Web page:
The Great Performances reissue also has a rather stingy TT of 47:13, while the discs from the 3CD set average 65 minute each. I am happy to have both recordings in my collection, but if - God forbids! - I had to keep only one it would be the earlier recordings, for this unique "Andante assai" of the 2nd Concerto. And as I hope my review has made clear, this doesn't diminish the musical value of these versions with Ormandy.
7 of 8 people found the following review helpful
Simply beautiful! 20 May 2003
By Charles Emmett - Published on Amazon.com
Format: Audio CD
What I love about Prokofieff's concerti are their connection to the musicality of each one. What I mean by that is that the solo instrument is woven into the melodic event of the piece itself instead of the orchestra being an accompaniment. Stern and Ormandy have colaborated for many redordings and this one rates among their mesmerizing best.
What is it about the Russian composers that have this brooding and melancholy feel to their works? Prokofieff's towering symhonies and concerti are so emotionally strong and vibrant and telling but still the underlying melancholy and no more beautifully expressed than in these two concertos. The way Maestroes Stern and Ormandy weave their parts together is so wonderful. So soft and then so powerful.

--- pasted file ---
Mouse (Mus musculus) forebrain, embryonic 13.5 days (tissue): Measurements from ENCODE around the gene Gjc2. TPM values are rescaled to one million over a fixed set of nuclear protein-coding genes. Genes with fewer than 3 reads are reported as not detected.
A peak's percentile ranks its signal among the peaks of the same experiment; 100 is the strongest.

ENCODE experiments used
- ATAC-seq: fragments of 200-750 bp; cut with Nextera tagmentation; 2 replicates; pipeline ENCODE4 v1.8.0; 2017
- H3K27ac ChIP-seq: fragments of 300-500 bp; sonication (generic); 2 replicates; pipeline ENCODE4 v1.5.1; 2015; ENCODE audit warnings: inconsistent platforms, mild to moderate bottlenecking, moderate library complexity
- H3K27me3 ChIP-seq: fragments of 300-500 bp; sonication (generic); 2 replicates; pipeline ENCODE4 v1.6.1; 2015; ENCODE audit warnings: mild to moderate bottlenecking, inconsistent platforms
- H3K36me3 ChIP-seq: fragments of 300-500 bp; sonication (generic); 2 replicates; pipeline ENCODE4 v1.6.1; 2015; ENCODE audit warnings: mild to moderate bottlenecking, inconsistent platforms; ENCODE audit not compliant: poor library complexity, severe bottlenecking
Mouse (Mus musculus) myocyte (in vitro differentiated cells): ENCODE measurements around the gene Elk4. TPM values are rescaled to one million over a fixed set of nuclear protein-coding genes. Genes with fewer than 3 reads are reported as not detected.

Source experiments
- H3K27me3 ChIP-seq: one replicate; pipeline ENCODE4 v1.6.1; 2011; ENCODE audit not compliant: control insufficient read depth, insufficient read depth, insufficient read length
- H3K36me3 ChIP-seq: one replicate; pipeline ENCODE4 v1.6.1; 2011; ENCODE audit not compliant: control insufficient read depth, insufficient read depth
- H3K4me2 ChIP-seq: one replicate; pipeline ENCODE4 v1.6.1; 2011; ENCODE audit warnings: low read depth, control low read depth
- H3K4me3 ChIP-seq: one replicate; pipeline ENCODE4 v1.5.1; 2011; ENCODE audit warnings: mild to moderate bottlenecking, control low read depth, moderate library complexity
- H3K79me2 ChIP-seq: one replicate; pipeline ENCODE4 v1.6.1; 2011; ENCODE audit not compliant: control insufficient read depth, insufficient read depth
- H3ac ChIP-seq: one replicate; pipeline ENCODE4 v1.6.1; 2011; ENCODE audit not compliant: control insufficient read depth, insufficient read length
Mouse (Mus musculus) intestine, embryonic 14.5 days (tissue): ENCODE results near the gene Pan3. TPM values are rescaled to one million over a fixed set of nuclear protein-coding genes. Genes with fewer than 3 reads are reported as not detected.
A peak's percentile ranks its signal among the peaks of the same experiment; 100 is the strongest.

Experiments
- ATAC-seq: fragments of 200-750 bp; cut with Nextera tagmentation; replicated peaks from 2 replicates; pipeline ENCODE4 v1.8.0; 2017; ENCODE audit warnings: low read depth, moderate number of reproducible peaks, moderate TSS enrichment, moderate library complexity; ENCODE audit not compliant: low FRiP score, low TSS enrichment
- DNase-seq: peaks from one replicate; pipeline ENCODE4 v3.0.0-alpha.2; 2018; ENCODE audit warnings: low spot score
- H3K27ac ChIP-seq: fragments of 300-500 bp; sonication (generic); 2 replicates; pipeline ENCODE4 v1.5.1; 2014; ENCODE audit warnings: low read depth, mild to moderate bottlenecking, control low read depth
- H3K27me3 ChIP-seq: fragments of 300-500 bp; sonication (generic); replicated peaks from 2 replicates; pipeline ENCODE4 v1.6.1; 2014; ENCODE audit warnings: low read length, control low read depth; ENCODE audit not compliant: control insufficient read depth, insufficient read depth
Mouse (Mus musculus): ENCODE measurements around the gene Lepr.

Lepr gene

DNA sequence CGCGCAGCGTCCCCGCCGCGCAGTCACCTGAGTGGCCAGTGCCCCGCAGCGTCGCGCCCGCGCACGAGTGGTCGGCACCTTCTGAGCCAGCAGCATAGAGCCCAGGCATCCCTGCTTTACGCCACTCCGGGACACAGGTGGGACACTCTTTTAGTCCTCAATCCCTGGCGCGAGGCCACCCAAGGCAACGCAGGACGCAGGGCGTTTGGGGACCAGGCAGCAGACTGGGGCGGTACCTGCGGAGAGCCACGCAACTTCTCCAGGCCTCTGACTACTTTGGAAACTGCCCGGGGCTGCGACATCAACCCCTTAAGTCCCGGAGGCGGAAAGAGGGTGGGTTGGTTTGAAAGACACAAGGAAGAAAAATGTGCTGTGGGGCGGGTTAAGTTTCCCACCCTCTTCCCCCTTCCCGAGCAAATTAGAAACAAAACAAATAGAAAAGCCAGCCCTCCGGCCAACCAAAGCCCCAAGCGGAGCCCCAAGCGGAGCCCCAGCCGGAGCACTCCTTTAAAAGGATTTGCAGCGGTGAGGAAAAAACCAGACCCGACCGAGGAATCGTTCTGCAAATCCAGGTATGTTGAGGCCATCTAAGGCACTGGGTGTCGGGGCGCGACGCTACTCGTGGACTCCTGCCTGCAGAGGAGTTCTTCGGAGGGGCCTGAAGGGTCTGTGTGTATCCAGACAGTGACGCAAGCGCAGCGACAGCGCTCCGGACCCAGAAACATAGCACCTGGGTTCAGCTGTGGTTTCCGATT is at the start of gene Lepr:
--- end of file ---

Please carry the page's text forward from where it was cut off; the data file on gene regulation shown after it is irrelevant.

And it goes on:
If you want to hear Prolofieff at his most somber and telling buy this recording. As the other reviewer said,'lay back and let it sink' into your soul(that's my addition) because that is where Prokofieff leads you.
Wonderful recording
5 of 6 people found the following review helpful
Exquisite! 15 Oct 2002
By jim freeberg - Published on Amazon.com
Format: Audio CD
The Prokofiev Violin Concertos No. 1 and No. 2 are two of the most ethereal and spiritual pieces I have ever heard. Issac Stern seems to understand the exquisitwe beauty of the pieces and does everything he can to convey this beauty without getting in the way. Stern and Ormandy do it the best possible way. Very respectfully. And exquisitely! Lay down, listen, and allow youself to be transported and swept away...
1 of 1 people found the following review helpful
"Old Friends are the Best Friends..." 9 Jan 2007
By Don M. Hulbert - Published on Amazon.com
Format: Audio CD Verified Purchase
I don't know if it's because this is the recording of the Prokofiev violin concerti that I "grew up" with, or that I heard Isaac Stern perform the First Concerto live, but I haven't heard a recording that captures this piece as well. Mr. Stern's playing is sweet when needed, acidic when called for and with the Philadelphia Orchestra and Ormandy brings both pieces to life gloriously.
1 of 1 people found the following review helpful
Stern at his best` 22 Mar 2007
By Gordon E. Miller - Published on Amazon.com
Format: Audio CD
Stern's playing of the second movement of no. 2 is so wonderful that he even outshines Heifetz's version. I never thought I'd ever say that because I'm a Heifetz "worshiper."

G. Miller